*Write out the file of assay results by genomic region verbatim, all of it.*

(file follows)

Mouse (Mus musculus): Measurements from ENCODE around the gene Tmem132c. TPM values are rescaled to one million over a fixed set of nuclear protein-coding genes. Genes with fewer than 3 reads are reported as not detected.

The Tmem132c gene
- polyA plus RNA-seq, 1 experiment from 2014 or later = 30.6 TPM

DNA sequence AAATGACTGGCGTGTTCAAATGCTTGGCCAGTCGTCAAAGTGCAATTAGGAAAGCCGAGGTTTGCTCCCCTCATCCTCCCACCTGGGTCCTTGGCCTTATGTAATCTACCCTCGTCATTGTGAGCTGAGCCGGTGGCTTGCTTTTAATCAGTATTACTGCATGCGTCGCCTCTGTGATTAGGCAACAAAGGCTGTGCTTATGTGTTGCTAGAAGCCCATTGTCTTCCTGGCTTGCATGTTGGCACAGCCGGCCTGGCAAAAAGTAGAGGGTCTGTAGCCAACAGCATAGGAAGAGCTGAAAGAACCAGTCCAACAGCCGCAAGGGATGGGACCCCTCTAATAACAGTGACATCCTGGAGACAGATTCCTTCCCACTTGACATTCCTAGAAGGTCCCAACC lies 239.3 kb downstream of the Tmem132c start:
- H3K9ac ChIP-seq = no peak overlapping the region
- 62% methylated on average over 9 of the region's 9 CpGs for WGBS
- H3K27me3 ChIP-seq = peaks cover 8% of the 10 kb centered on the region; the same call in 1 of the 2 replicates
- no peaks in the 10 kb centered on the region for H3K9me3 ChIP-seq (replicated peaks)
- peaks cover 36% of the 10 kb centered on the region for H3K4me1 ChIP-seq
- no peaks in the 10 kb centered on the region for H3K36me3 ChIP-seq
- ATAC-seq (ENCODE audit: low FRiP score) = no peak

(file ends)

Mouse (Mus musculus): Measurements from ENCODE around the gene Tmem132c. TPM values are rescaled to one million over a fixed set of nuclear protein-coding genes. Genes with fewer than 3 reads are reported as not detected.

The Tmem132c gene
- polyA plus RNA-seq, 1 experiment from 2014 or later = 30.6 TPM

DNA sequence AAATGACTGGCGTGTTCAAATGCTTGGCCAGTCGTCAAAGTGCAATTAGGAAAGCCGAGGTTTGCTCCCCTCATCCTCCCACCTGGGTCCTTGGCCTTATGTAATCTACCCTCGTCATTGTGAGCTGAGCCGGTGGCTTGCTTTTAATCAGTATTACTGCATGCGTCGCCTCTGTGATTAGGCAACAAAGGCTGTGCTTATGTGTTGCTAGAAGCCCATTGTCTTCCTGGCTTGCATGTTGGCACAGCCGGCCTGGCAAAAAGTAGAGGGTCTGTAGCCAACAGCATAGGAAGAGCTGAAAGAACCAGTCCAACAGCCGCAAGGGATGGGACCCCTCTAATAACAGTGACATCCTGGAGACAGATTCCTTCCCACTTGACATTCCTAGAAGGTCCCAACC lies 239.3 kb downstream of the Tmem132c start:
- H3K9ac ChIP-seq = no peak overlapping the region
- 62% methylated on average over 9 of the region's 9 CpGs for WGBS
- H3K27me3 ChIP-seq = peaks cover 8% of the 10 kb centered on the region; the same call in 1 of the 2 replicates
- no peaks in the 10 kb centered on the region for H3K9me3 ChIP-seq (replicated peaks)
- peaks cover 36% of the 10 kb centered on the region for H3K4me1 ChIP-seq
- no peaks in the 10 kb centered on the region for H3K36me3 ChIP-seq
- ATAC-seq (ENCODE audit: low FRiP score) = no peak